1 All Bible texts are from the Holy Bible, New International Version. Copyright ã 1973, 1978, 1984, 2011 by Biblica, Inc. Used by permission. All rights reserved worldwide.
4 Some may insist that there could be millions more undiagnosed or unreported COVID-19 cases. But the point still stands: it would take massively greater numbers of positive cases to even begin to approach VET-levels.
5 True, Hitler spoke frequently about religion in general and Christianity in particular as justification for the rise and aims of the Nazi party. But history is also clear that this was merely a ploy to persuade nationalistic Christians to go along with his “final solution.” Hitler hated Christ and Christians and pursued Nazi hegemony on nationalistic and racial lines rather than religious ones.
6 Though until COVID-19 passes, perhaps not in a church building. Which brings up an interesting aside: what the apoplexy church closures have induced in some Adventist commentators may say more about an unhealthy dependency than it does about religious liberty. In the last 100 years, Western Adventism has become extremely dependent on church programming centered in and around church buildings. This is ironic given the fact that for most of the first 300 years of Christianity, Christians generally had no buildings of their own to meet in. Yet the church then grew at a far more rapid pace than the church of today. Far from being a true religious liberty crisis, COVID-19 may have revealed that we are far too dependent on the machinery of Christianity, and not nearly dependent enough on Christ. We have let church programs in church buildings take the place of our vibrant, personal witness—a witness that no COVID-19 restriction could squelch.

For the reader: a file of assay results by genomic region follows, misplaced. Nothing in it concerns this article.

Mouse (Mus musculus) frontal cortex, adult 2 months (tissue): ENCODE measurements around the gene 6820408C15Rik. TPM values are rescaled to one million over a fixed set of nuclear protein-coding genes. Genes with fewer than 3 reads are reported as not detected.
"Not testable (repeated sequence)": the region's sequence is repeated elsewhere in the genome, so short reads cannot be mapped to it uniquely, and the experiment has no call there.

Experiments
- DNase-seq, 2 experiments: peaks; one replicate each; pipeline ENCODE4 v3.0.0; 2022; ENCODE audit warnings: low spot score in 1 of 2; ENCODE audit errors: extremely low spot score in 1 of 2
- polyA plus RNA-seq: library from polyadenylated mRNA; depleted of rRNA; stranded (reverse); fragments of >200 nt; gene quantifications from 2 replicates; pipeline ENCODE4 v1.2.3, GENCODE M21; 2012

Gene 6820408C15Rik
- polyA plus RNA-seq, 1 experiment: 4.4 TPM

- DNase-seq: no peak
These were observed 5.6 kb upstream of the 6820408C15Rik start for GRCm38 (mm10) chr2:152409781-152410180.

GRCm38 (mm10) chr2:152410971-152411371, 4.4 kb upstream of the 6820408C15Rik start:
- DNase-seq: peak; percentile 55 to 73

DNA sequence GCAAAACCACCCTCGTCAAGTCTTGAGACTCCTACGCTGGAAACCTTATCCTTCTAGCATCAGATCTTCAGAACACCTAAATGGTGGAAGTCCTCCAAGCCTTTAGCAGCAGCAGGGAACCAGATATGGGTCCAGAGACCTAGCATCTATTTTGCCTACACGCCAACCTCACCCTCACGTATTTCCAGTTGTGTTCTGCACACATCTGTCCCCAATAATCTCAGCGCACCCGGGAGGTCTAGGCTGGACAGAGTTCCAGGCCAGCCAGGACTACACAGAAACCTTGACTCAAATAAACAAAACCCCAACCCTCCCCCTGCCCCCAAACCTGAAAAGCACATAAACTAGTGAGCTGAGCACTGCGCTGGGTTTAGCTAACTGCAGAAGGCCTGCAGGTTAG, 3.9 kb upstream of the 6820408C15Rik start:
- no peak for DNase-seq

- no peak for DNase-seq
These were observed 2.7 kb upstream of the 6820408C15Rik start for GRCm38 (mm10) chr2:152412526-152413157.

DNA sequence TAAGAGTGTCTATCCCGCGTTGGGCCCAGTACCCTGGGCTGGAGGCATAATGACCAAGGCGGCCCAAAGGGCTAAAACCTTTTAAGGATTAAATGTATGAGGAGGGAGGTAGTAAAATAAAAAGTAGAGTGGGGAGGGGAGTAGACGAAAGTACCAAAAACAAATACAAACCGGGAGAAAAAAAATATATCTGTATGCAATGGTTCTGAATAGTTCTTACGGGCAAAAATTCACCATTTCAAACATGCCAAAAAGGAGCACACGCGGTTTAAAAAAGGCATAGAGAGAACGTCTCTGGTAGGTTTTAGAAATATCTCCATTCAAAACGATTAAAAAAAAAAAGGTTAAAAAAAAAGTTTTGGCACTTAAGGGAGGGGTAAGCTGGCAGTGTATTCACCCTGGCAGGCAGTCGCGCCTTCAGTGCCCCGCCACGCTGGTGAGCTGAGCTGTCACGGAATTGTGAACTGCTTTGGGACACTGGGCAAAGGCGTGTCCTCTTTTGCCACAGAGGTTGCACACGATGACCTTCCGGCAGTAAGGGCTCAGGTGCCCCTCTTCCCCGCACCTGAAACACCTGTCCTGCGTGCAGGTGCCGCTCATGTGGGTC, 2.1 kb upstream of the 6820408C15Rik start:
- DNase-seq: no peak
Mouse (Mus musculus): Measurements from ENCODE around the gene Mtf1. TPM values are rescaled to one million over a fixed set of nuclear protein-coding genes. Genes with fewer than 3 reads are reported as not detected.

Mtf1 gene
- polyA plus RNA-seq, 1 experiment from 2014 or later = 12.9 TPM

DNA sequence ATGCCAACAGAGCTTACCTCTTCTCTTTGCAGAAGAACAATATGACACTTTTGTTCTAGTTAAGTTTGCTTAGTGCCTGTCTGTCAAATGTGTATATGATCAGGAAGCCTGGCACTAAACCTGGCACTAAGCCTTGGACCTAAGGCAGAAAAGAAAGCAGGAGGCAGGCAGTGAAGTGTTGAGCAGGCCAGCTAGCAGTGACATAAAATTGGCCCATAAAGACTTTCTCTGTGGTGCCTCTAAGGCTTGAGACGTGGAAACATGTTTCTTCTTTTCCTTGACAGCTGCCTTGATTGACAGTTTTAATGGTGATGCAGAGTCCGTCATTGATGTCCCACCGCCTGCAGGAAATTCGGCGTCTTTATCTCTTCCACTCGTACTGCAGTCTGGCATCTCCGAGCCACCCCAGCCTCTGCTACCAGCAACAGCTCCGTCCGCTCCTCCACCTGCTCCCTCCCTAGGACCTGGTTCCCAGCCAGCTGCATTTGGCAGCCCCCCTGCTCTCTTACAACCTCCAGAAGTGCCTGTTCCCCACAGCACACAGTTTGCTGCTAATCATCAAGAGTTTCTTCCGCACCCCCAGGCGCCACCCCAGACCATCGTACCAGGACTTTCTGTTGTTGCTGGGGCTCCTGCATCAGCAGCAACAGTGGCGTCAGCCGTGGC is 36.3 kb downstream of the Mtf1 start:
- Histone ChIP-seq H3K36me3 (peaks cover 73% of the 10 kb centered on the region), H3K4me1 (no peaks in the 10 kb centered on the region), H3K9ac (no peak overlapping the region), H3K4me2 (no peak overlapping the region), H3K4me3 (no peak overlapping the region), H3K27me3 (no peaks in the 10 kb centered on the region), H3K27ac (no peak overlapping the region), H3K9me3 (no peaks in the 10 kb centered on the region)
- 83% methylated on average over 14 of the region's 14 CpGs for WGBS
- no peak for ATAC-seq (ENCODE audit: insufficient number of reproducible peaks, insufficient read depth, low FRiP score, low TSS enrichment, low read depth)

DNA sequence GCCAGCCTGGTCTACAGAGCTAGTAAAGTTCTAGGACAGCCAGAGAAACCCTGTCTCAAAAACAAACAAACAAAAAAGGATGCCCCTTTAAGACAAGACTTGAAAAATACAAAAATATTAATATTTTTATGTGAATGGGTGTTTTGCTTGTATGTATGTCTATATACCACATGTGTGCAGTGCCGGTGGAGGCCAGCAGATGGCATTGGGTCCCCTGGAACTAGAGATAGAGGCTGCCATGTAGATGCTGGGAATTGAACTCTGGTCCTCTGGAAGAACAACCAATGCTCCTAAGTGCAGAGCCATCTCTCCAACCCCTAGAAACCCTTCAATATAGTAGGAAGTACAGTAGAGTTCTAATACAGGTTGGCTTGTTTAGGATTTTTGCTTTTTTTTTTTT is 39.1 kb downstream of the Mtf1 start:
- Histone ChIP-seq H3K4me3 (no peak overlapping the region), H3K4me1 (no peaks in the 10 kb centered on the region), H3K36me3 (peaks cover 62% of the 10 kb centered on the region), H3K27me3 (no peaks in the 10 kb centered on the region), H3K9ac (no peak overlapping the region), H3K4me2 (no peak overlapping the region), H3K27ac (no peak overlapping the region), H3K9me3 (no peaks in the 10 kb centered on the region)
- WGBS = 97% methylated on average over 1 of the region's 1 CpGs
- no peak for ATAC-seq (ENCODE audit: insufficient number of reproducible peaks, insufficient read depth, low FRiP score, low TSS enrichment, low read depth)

7 Kansas City, Missouri, and Mayor Quinton Lucas’s attempt to require churches to record all attendees and turn that list over to city officials rightly alarmed religious liberty advocates. But such a practice would have to become national before it could be considered a potential VET-level event, since the United States is predicted to remove its citizens’ religious liberties as a precursor to stifling religious liberty globally. (The outcry against Mayor Lucas’s proposal was so great that he reversed the requirement the day after it was announced. See www.westernjournal.com/kansas-city-now-allows-religious-gatherings-requires-records-attendees/ .)
8 In addition to the content, the order of the list can vary. Some items can overlap chronologically with others.